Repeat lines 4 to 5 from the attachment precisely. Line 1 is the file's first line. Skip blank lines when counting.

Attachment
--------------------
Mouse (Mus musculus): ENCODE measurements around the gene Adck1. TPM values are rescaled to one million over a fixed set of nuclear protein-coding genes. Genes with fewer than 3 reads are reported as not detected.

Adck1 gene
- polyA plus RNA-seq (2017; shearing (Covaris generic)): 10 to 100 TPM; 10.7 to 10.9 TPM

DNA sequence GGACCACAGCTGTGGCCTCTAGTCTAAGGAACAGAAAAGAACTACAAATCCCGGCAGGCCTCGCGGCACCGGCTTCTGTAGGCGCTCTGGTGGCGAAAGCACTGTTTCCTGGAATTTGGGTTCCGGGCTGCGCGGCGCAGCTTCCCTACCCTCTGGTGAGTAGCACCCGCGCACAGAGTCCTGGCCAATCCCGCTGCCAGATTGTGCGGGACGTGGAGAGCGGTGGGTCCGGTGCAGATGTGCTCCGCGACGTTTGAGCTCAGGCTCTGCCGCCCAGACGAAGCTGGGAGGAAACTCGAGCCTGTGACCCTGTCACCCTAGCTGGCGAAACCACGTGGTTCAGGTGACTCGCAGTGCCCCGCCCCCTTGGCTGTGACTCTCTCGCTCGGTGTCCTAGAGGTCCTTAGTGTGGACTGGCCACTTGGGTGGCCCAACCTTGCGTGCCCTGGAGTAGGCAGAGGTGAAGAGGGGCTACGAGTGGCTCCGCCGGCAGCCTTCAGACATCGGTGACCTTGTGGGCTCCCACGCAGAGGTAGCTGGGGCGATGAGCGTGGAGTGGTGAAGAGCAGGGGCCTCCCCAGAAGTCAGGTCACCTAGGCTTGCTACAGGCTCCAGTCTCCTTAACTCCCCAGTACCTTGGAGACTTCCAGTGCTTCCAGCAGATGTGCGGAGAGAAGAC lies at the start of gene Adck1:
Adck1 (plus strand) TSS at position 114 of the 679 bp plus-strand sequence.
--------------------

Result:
DNA sequence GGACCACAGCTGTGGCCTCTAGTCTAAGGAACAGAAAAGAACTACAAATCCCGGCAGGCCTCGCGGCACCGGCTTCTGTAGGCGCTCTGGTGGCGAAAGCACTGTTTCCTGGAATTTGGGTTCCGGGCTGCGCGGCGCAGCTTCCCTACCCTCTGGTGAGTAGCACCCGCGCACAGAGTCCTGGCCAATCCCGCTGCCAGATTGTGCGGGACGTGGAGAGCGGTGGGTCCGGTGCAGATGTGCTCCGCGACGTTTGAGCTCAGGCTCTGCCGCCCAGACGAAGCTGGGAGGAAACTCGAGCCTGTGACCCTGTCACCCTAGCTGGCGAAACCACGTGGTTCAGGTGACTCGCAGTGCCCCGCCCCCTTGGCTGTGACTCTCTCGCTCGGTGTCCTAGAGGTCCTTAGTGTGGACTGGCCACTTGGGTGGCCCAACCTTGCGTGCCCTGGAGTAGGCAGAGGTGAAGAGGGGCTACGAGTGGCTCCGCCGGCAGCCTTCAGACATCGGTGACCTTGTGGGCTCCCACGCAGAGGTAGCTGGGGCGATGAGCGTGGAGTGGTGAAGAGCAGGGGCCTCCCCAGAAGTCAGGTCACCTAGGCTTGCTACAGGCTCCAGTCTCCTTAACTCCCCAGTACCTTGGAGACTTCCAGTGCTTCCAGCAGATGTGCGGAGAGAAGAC lies at the start of gene Adck1:
Adck1 (plus strand) TSS at position 114 of the 679 bp plus-strand sequence.